End-dances is the new album by Pillars and Tongues on Empty Cellar Records. Although from Chicago, Beth Remis, Ben Babbitt, and Mark Trecka have spent much of the last few years traveling, performing music in a wide variety of contexts, exploring the severe and sublime landscapes of America, and returning to or refusing to return to variations on the theme of home.
Recorded by Theo Karon, End-dances leaps forward in the direction implied by the last full-length, The Pass and Crossings, and the recent cassette, If Travel is Asked of Me. Long-form compositions are coerced into considered and patiently constructed songs, resulting in their most pop-oriented work to date. But in that, the work allies with the darker, stranger side of the pop realm, evoking the drama and atmosphere of Dead Can Dance, and the art-prog experimentation of Peter Gabriel’s 4. The characteristic harmonium and violin blend with enveloping synths, undulating loops and gated rhythms of hazy origin.
Karon's adventurous engineering is apparent throughout the record; the band’s attention to the expressive potential of the sounds themselves is supported by mesmeric tape loops, saturated vocal echoes, and vibrant tones coaxed from radically transformed sources. Points of intersection between the acoustic and the electronic are embraced, calling the assumed organic nature of a drum and the artifice of a synthesizer into question. Loping, hypnotic rhythms give way to cinematic ambient passages, receding to reveal, again and again, the voices, with Trecka’s bold baritone in the lead. Remis’ voice -- central and refined -- conjures, floats, and skitters, at varying points harmonizing with and countering Trecka’s lead, as both chant against Babbitt’s croon.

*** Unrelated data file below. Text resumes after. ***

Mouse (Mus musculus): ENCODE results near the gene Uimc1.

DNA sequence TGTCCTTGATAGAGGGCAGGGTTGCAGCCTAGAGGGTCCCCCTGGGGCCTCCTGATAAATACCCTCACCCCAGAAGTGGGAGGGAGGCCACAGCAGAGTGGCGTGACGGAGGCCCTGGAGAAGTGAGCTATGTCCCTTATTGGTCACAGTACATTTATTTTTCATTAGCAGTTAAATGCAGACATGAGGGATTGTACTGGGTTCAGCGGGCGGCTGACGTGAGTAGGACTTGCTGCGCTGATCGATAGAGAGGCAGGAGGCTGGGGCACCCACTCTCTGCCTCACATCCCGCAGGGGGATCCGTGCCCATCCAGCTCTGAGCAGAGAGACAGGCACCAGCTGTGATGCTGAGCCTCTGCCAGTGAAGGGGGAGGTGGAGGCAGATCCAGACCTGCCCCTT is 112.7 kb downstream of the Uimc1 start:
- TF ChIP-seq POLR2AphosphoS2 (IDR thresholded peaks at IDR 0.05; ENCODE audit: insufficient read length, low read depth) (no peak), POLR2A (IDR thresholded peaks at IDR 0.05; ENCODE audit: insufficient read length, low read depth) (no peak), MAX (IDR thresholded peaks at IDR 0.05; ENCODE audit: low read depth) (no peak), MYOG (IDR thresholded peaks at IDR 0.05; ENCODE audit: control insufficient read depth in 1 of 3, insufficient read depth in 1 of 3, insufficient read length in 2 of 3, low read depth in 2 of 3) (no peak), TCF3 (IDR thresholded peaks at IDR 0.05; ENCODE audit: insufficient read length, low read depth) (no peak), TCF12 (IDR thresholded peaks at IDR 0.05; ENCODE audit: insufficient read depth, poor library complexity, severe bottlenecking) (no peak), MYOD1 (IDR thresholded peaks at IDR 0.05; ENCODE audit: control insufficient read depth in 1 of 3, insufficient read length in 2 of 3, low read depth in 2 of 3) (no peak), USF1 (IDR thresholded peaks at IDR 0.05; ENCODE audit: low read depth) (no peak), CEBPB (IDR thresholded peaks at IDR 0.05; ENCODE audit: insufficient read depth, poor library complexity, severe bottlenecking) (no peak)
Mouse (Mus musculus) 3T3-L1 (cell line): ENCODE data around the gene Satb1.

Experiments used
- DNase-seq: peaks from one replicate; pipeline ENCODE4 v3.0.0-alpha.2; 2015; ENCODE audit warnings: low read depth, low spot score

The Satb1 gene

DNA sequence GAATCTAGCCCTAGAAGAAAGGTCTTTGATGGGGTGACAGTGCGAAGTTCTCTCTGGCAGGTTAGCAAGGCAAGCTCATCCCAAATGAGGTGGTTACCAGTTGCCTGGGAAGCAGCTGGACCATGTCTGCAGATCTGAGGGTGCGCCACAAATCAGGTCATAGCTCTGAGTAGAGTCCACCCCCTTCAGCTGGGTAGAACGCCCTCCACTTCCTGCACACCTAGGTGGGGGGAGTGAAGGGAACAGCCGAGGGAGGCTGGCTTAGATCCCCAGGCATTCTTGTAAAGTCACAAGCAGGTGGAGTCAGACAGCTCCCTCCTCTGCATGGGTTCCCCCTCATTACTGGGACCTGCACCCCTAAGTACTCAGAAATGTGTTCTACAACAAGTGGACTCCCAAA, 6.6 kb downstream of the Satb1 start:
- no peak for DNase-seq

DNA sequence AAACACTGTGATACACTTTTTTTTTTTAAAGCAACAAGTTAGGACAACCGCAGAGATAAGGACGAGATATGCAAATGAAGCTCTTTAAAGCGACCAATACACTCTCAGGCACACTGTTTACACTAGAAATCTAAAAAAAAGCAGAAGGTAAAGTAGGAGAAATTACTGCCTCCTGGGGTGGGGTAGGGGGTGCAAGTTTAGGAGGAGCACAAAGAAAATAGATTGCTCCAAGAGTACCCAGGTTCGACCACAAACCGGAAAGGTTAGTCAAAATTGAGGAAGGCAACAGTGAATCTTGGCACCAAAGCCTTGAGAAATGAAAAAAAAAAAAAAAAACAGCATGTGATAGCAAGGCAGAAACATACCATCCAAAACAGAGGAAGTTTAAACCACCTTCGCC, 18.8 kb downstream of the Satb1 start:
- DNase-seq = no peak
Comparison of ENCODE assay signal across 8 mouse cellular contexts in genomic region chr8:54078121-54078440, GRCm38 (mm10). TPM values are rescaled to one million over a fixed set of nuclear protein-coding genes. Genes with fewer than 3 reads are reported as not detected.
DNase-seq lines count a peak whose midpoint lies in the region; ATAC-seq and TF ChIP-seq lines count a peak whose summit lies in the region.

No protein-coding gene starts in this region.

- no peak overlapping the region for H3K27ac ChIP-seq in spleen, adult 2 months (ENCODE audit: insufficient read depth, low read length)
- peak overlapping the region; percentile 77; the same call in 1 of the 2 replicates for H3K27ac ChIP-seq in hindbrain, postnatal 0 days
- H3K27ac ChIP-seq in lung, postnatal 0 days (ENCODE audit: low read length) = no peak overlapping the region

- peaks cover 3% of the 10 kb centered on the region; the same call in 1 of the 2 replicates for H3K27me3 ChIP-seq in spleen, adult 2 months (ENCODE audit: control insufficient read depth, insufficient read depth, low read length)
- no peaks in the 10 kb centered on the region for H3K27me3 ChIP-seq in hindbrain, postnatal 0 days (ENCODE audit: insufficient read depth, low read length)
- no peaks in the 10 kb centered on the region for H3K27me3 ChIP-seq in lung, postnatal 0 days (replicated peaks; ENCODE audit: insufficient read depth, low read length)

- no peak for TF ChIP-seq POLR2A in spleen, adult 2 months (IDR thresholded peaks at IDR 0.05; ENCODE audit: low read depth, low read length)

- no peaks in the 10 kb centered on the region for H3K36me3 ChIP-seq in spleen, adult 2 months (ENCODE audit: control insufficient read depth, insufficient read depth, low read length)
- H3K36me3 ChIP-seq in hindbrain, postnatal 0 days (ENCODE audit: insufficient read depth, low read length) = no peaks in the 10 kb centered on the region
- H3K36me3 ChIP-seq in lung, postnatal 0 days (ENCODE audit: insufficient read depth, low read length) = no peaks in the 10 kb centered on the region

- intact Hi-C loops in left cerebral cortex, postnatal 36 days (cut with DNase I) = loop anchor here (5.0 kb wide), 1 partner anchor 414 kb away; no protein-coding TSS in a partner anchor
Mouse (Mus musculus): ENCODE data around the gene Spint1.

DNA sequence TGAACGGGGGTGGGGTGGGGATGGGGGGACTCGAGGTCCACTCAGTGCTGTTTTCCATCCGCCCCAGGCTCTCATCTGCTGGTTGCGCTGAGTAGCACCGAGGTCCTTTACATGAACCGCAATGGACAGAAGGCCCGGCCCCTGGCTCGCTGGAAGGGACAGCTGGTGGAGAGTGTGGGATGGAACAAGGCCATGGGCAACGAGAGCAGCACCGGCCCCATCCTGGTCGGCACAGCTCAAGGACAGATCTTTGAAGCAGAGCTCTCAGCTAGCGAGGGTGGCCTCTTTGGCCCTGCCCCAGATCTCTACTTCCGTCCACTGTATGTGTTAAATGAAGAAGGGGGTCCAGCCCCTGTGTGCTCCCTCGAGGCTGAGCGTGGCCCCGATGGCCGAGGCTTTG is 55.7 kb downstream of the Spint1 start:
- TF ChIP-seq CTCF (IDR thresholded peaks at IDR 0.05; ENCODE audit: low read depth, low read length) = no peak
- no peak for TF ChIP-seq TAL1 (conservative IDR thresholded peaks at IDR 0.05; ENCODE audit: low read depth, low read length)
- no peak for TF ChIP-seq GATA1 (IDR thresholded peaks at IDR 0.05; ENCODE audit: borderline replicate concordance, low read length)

The lyrics are poetic, exploring themes of ambivalence, health and the acts of writing and singing. ‘Knifelike’ reads like a less optimistic version of Kate Bush’s ‘Love and Anger’, flirting with tender descriptions of metaphorical violence: “My lines, knifelike impressions of your life / give teeth to timelines / cut knuckles testify”. ‘Bell + Rein’ is an acknowledged homage to Leonard Cohen’s ‘Take This Longing’, reiterating an infamous desire to not desire. ‘Medora’ and ‘Travel’ are both hallucinatory descriptions of travel as an act of self-actualization. “I ride through / to follow / where I go”. ‘Ends’ evokes the elegiac melancholy of William Basinski, pitting a single thin and unadorned violin against a torrent of tape-garbled pianos.
Pitchfork conceded in 2010 that “it’s difficult to talk about influences or genres with Pillars and Tongues, and almost as hard to talk about their sound.” And The Chicago Tribune has said that the group “defies easy categorization, unless you're looking in that bin marked ‘essential.” While affinities may be noted with contemporaries like Julia Holter, Liars and others working creatively with tone, texture, and ambience, in the context of voice-driven songwriting, Pillars and Tongues cuts a singular path through the contemporary musical landscape.